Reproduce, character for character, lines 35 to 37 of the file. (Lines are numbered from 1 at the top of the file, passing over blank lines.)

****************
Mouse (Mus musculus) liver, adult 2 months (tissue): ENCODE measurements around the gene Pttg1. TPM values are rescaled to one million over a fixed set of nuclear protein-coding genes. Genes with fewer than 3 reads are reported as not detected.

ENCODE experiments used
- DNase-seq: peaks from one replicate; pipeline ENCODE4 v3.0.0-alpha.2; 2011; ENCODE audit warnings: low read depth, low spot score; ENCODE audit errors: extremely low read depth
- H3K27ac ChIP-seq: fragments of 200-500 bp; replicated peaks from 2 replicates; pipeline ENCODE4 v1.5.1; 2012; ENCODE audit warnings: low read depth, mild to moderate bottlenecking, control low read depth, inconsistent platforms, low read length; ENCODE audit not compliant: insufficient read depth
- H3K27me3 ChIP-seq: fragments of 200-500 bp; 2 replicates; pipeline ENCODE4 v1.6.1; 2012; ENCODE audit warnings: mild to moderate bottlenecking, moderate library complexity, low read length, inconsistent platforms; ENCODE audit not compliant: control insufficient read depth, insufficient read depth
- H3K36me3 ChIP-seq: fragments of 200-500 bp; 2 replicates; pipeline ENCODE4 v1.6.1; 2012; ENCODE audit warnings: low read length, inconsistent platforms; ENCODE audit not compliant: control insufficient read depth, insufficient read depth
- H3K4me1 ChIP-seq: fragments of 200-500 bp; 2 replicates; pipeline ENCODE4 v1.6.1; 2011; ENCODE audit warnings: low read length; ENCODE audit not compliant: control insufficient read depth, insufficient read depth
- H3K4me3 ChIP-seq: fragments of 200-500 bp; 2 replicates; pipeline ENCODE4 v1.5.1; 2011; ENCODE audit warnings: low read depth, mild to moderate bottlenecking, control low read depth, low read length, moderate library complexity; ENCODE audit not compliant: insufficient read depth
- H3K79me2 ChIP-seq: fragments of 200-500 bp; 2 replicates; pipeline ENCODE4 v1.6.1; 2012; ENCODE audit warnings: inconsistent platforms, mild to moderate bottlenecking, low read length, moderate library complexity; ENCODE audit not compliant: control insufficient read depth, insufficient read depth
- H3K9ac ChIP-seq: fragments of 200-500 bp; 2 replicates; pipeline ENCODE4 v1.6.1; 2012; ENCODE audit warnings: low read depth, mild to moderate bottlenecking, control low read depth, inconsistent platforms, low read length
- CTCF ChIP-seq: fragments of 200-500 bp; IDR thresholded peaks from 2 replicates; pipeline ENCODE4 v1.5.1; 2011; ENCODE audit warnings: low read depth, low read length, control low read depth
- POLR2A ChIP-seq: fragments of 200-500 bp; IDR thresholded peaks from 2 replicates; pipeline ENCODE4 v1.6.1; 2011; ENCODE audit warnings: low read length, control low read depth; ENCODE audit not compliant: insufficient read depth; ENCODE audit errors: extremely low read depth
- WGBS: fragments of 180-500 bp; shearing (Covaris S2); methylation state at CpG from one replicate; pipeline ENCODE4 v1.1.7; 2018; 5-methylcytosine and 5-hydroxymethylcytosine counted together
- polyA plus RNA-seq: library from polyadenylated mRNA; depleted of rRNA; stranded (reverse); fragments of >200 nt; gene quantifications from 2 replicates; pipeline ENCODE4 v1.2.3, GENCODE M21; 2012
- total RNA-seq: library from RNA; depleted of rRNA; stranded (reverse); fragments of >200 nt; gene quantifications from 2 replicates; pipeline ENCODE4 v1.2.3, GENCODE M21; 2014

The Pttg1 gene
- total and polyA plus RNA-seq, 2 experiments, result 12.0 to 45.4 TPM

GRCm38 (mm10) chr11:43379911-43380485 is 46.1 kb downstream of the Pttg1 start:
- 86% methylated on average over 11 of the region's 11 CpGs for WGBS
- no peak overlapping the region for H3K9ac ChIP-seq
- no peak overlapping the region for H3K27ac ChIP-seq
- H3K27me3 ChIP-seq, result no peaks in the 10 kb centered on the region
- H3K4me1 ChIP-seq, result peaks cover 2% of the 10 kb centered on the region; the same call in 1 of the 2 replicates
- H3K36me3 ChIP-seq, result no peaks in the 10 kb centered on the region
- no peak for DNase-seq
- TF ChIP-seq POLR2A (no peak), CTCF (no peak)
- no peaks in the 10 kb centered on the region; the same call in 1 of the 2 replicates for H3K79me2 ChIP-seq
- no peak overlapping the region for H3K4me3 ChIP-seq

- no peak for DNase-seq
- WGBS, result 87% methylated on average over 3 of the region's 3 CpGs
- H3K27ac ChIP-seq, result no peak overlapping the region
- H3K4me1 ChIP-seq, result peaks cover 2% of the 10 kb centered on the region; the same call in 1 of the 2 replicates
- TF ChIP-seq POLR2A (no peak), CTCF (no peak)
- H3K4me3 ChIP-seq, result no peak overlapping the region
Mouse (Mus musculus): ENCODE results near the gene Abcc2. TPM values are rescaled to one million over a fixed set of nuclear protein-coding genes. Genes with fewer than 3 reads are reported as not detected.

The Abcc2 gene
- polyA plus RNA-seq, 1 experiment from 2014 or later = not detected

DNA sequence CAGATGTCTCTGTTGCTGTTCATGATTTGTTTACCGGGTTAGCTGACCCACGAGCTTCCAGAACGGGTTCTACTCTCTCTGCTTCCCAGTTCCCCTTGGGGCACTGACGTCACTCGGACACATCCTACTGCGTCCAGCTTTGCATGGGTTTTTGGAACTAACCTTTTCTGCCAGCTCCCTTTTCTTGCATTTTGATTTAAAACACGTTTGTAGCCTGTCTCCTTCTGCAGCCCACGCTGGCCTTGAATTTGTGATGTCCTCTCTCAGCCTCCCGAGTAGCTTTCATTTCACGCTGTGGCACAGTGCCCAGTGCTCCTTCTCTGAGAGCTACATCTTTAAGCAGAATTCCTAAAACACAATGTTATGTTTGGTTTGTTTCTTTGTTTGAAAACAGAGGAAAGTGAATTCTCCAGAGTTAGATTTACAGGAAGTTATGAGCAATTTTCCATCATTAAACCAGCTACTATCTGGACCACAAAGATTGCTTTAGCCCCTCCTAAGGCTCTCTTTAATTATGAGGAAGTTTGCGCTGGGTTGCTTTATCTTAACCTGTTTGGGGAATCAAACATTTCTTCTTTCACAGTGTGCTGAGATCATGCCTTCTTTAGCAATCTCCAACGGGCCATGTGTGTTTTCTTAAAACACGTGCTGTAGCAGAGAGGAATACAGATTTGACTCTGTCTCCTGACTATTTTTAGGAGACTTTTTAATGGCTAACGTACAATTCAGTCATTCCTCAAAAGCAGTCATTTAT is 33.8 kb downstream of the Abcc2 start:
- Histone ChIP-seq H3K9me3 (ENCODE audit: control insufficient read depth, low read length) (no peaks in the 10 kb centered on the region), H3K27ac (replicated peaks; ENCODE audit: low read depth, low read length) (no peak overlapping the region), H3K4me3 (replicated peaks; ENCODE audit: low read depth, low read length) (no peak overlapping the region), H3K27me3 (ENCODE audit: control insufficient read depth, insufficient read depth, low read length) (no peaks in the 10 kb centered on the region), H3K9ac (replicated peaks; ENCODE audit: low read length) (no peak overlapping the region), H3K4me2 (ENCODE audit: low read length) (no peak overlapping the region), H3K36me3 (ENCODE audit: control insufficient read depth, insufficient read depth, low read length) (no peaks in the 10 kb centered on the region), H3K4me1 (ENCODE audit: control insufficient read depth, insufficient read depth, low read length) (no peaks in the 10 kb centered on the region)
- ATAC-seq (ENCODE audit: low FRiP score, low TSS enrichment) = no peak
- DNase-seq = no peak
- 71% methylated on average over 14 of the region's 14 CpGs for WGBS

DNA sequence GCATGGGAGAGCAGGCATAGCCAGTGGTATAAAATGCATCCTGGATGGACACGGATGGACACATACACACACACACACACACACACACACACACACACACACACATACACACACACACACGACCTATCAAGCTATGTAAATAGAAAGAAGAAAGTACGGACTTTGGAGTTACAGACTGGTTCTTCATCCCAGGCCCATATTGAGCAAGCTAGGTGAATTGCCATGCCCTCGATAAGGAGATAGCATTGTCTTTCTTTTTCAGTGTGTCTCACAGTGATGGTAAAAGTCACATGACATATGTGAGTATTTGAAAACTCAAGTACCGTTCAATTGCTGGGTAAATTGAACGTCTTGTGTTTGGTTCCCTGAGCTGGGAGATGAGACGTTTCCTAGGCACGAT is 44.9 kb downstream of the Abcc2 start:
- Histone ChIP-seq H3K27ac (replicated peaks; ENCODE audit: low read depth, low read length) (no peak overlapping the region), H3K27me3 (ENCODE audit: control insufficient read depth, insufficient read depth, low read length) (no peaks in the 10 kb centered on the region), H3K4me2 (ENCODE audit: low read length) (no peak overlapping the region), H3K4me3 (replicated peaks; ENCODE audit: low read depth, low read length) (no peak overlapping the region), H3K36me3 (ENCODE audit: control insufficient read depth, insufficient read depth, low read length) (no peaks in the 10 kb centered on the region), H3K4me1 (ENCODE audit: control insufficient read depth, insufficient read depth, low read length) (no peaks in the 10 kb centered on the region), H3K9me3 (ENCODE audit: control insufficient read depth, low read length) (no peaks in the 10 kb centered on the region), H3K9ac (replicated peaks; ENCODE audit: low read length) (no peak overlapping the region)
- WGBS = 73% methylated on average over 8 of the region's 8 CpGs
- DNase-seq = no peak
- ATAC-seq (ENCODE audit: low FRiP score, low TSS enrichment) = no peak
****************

Mouse (Mus musculus): ENCODE results near the gene Abcc2. TPM values are rescaled to one million over a fixed set of nuclear protein-coding genes. Genes with fewer than 3 reads are reported as not detected.

The Abcc2 gene
- polyA plus RNA-seq, 1 experiment from 2014 or later = not detected